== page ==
Antarctica Voyage Day 9 – 27 December 2015 – Landing on the Antarctic Peninsula

This morning wake up was an hour early at 6.00 am, as we were due out on the Zodiacs at 7.45 am to visit Paulet Island. However, there was too much ice on the sea to get there. The area was stunning with icebergs the size of islands and huge amounts of ice on the sea.

Instead of landing, we had a group of 6-8 Orca (Killer Whales) which we managed to get close to. Orcas are actually whale killing dolphins. We had the most fantastic views of them for over half an hour. They were in and out of the water in between floating ice, showing their black and white bodies.

Orca

A little later we were getting into Zodiacs and cruising between icebergs. Almost immediately, we were rewarded with close views of two Snow Petrel, flying around in front of a massive iceberg and also over our heads. They were the most beautiful birds and definitely worth waiting for close views.

Young Birder Birdgirl Mya-Rose Craig and Chris Craig on a zodiac cruise
Photograph taken by and copyright Helena Craig

Young Birder Birdgirl Mya-Rose Craig and Chris Craig on a zodiac cruise
Photograph taken by and copyright Helena Craig

Snow Petrel
Photograph taken by and copyright Chris Craig

Adelie Penguin on ice

In the middle of our zodiac cruise, we met with the other boats and were given cups of hot chocolate, before we continued our wildlife watching.

Back on the boat, we were lucky enough to witness a very rare sight. We watched as a group of about 12-15 Orca harassed a female Humpback Whale, which Jimmy explained was actually trying to drown its calf. The Humpback wasn’t doing anything to stop them, just staying in the area. He wondered whether the mother was staying as part of a mourning process. Jimmy, the nature expert, said that this was a very rare occurrence but they had seen evidence of it on the last three voyages. The first time all that remained was an oil slick with huge numbers of Wilson’s Storm Petrel on the water feeding. This was the first time he had seen the killing in action. Only a couple of people saw the calf, as it was being forced to stay underwater until it drowned. I know it’s nature, but I found it really sad.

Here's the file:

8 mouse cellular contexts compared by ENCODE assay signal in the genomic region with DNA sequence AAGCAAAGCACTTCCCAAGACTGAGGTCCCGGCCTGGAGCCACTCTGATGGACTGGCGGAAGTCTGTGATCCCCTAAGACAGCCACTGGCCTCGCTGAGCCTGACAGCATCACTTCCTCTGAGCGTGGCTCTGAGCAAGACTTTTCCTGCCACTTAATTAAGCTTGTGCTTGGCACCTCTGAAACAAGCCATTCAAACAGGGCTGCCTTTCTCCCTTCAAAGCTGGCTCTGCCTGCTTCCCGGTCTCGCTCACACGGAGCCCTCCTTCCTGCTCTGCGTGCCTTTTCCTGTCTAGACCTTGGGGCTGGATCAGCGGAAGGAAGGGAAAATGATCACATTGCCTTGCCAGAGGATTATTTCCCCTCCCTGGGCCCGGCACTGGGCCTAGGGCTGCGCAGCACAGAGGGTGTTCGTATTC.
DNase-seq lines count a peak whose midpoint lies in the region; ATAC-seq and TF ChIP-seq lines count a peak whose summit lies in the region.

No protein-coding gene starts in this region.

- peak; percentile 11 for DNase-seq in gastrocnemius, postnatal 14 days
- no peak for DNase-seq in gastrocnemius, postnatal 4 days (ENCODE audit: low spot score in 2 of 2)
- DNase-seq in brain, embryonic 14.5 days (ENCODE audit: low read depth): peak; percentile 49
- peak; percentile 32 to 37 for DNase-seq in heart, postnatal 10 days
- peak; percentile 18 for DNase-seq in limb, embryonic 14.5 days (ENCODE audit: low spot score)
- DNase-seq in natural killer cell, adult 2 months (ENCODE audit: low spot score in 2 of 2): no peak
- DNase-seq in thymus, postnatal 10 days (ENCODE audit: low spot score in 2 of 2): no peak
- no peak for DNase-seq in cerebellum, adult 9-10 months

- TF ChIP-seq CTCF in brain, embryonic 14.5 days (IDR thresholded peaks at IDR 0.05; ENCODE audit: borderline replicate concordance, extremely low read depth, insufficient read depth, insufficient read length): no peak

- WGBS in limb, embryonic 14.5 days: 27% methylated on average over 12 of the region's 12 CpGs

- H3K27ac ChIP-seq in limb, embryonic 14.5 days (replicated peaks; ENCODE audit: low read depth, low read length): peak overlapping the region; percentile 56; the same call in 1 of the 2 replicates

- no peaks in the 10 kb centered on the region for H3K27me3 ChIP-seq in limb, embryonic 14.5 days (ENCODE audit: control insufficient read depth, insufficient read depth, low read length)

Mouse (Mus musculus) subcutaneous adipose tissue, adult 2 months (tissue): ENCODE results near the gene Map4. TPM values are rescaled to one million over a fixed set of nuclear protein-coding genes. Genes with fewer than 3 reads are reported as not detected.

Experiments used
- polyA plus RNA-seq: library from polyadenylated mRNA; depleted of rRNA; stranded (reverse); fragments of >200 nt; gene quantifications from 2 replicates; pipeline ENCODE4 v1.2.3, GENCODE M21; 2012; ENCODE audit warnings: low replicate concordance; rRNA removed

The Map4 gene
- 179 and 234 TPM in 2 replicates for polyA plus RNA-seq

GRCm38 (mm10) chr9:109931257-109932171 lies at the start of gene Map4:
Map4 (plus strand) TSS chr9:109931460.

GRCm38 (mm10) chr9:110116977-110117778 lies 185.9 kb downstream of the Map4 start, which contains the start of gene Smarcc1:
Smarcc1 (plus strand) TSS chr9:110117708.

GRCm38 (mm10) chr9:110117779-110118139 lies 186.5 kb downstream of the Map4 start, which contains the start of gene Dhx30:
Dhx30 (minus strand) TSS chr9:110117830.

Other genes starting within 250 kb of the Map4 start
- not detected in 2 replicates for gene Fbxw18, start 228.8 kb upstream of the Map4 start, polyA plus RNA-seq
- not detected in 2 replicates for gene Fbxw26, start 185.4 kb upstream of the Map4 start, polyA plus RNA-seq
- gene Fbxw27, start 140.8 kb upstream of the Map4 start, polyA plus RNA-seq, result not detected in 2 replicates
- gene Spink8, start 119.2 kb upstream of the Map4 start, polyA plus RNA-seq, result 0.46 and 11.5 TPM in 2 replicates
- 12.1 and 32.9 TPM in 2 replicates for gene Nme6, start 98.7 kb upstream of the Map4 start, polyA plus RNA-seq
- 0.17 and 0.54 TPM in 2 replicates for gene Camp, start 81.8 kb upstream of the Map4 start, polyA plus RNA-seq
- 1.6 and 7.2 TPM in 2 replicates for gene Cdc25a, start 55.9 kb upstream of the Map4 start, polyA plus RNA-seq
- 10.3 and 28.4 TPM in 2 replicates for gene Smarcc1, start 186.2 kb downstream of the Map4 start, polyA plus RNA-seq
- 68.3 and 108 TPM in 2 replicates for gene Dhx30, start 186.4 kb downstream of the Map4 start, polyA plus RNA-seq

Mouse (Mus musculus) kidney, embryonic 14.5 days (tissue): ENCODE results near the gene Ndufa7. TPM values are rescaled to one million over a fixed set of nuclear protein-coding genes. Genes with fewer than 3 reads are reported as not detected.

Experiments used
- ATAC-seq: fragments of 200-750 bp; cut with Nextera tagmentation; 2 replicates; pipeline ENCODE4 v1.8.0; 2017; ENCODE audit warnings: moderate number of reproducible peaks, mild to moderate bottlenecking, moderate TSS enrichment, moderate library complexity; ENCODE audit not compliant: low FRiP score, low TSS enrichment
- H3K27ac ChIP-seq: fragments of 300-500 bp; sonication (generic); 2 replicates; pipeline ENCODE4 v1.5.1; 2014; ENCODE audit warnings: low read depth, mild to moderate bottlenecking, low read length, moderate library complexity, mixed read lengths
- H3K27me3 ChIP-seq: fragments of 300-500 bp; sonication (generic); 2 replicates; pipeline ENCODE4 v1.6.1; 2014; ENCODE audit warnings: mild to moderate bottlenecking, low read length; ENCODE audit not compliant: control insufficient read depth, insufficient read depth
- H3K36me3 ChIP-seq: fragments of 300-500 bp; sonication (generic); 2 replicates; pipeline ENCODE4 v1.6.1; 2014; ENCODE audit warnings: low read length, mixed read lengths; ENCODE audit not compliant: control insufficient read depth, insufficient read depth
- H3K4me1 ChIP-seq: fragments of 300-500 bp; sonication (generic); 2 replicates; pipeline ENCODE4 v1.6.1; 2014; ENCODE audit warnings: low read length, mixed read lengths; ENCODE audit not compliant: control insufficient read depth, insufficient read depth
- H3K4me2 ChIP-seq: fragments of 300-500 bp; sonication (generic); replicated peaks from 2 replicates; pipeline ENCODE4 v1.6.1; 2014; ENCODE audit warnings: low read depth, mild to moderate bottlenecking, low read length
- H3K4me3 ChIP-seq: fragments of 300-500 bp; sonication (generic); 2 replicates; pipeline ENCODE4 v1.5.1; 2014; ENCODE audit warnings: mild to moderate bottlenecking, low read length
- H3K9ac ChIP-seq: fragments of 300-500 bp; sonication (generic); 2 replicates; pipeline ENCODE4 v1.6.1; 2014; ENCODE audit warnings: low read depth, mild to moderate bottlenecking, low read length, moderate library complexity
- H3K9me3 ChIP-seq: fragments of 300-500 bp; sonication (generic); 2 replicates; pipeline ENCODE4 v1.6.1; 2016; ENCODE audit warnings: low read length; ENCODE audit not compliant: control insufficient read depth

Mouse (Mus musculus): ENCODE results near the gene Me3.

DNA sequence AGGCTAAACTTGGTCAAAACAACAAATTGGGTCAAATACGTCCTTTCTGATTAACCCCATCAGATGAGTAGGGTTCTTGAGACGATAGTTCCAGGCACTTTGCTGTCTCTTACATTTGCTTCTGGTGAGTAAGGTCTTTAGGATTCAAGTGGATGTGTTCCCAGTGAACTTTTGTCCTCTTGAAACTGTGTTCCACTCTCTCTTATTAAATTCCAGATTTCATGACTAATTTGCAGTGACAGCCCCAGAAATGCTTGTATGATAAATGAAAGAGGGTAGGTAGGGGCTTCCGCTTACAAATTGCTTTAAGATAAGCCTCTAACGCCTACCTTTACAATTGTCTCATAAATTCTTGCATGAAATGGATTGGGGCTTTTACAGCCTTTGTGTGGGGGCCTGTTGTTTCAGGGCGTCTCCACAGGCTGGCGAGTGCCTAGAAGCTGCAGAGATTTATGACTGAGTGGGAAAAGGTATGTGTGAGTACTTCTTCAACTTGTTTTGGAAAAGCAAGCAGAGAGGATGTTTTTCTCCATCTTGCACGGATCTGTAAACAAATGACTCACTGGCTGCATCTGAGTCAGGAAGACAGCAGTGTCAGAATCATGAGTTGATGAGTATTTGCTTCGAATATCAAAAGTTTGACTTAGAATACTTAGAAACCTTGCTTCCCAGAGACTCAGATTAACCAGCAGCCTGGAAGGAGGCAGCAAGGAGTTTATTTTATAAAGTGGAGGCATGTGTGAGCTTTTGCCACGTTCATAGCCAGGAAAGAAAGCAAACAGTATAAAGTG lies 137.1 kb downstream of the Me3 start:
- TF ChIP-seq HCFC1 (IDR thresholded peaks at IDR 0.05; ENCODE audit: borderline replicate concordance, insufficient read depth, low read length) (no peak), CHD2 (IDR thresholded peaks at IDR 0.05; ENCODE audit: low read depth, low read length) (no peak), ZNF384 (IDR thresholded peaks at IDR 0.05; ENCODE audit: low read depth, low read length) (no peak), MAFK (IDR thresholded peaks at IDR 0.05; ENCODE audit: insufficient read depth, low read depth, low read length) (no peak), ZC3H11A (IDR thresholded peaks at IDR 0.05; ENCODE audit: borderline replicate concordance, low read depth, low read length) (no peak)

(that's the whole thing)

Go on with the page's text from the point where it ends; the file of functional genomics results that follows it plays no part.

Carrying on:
In the afternoon, we landed in Brown Bluff, on the mainland Antarctic continent. Landing on islands and cruising close to the mainland shore was fantastic, but there was something very special about actually landing on the Mainland Antarctic Continent. It is something I have really wanted to do since I was 9 years old, my main ambition.

There were 20,000 penguin pairs here, mainly Adelie Penguins which had chicks and Gentoo with eggs. Brown Skuas were here as well trying to get eggs or even chicks.

Young Birder Birdgirl Mya-Rose Craig on Brown Buff, Antarctic Mainland
Photograph taken by and copyright Helena Craig

Young Birder Birdgirl Mya-Rose Craig on Brown Buff, Antarctic Mainland
Photograph taken by and copyright Helena Craig

Adelie Penguin colony, Brown Buff, Antarctic Mainland
Photograph taken by and copyright Young Birder Birdgirl Mya-Rose Craig

Adelie Penguin colony, Brown Buff, Antarctic Mainland
Photograph taken by and copyright Young Birder Birdgirl Mya-Rose Craig

Adelie Penguin Brown Buff, Antarctic Mainland
Photograph taken by and copyright Young Birder Birdgirl Mya-Rose Craig

Adelie Penguin Brown Buff, Antarctic Mainland
Photograph taken by and copyright Young Birder Birdgirl Mya-Rose Craig

Adelie Penguin Brown Buff, Antarctic Mainland
Photograph taken by and copyright Young Birder Birdgirl Mya-Rose Craig

Adelie Penguin Brown Buff, Antarctic Mainland
Photograph taken by and copyright Young Birder Birdgirl Mya-Rose Craig

Adelie Penguin colony, Brown Buff, Antarctic Mainland
Photograph taken by and copyright Young Birder Birdgirl Mya-Rose Craig

Adelie Penguin with chick Brown Buff, Antarctic Mainland
Photograph taken by and copyright Young Birder Birdgirl Mya-Rose Craig

Young Birder Birdgirl Mya-Rose Craig on Brown Buff, Antarctic Mainland
Photograph taken by and copyright Helena Craig

There were also Snow Petrel nesting high on the cliff as well as Kelp Gull lower down.

Adelie Penguin near Brown Buff, Antarctic Mainland
Photograph taken by and copyright Young Birder Birdgirl Mya-Rose Craig

 

We have had strict rules in relation to our landings. First, we had to vacuum our clothes and belongings, especially Velcro, to remove seeds and plant matter so they did not become alien plants in Antarctica. We also had to scrub and disinfect our boots each time we left the boots. Also, not getting close to any birds or animals and not removing anything at all from any place. The staff on our boat are really dedicated and so care about preserving Antarctica. However, this may not be the same for all ship crew. The numbers of visitors have increased massively over the last 20 years and so the impact of passenger landings has to be considered.

The research shows that nesting penguins are pretty robust but other birds nesting at landing sites may be affected by disturbance. Other issues might be the trampling of lichen and other rare fauna. At the moment things are self-regulated through the Antarctica tourism group however there seems to be no real way of punishing persistent offenders. I think overall that although there is a limited impact from tourism this plays an important part in ensuring that people know and care about this continent, which is crucial to stop countries from exploiting the area.

Best birds and animals of the day:
Snow Petrel
Kelp Gull
Brown Skua
Adelie Penguin
Gentoo Penguin
Orca
Humpback Whales

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